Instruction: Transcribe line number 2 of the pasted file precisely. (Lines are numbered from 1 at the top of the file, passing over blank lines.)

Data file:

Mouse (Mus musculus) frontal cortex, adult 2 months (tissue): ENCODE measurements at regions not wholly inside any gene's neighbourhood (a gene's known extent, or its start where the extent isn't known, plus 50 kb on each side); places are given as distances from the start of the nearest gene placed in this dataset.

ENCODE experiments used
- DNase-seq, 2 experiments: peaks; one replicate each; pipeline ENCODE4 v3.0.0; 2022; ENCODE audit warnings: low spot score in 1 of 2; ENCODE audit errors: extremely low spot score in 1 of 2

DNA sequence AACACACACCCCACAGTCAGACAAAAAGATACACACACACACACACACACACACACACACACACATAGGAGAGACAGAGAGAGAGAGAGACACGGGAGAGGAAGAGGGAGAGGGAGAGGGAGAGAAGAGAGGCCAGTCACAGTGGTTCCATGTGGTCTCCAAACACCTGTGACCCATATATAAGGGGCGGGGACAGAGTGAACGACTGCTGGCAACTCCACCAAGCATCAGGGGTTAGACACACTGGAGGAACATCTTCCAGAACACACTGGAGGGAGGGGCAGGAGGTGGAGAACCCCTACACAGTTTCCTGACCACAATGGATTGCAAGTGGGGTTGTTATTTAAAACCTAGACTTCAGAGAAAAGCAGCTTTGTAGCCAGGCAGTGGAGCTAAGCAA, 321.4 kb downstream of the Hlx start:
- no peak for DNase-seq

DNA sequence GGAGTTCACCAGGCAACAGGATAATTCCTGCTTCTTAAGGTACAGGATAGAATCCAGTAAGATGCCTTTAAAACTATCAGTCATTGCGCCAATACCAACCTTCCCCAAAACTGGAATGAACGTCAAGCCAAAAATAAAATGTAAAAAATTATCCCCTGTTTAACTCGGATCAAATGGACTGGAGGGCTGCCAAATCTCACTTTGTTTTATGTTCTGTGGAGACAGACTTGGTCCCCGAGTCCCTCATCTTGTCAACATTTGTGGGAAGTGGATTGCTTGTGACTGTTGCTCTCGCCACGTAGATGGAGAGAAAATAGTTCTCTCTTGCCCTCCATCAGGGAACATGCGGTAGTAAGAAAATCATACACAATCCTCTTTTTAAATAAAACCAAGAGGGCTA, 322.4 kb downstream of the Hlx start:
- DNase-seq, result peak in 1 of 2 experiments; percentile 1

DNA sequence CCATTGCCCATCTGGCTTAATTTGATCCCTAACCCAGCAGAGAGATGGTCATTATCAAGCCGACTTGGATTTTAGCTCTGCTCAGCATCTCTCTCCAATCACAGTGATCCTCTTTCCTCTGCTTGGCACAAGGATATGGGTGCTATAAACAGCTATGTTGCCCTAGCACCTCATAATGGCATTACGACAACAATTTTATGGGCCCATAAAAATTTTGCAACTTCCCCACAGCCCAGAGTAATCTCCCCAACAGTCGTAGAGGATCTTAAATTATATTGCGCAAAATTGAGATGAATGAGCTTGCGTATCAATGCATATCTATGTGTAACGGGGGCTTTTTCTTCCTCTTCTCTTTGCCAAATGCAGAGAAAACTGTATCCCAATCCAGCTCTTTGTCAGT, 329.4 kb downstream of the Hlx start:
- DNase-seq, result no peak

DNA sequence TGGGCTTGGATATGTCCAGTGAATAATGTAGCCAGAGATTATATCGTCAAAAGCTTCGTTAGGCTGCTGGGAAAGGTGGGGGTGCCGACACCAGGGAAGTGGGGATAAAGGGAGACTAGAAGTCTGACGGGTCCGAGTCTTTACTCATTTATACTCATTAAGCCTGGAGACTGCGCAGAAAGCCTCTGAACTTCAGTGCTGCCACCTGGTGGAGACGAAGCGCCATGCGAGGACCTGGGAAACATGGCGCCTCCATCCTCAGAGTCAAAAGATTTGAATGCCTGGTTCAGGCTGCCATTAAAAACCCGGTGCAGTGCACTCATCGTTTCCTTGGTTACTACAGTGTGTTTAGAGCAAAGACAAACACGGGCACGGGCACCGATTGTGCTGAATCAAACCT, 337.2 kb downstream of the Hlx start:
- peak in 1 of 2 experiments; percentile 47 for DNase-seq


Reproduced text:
ENCODE experiments used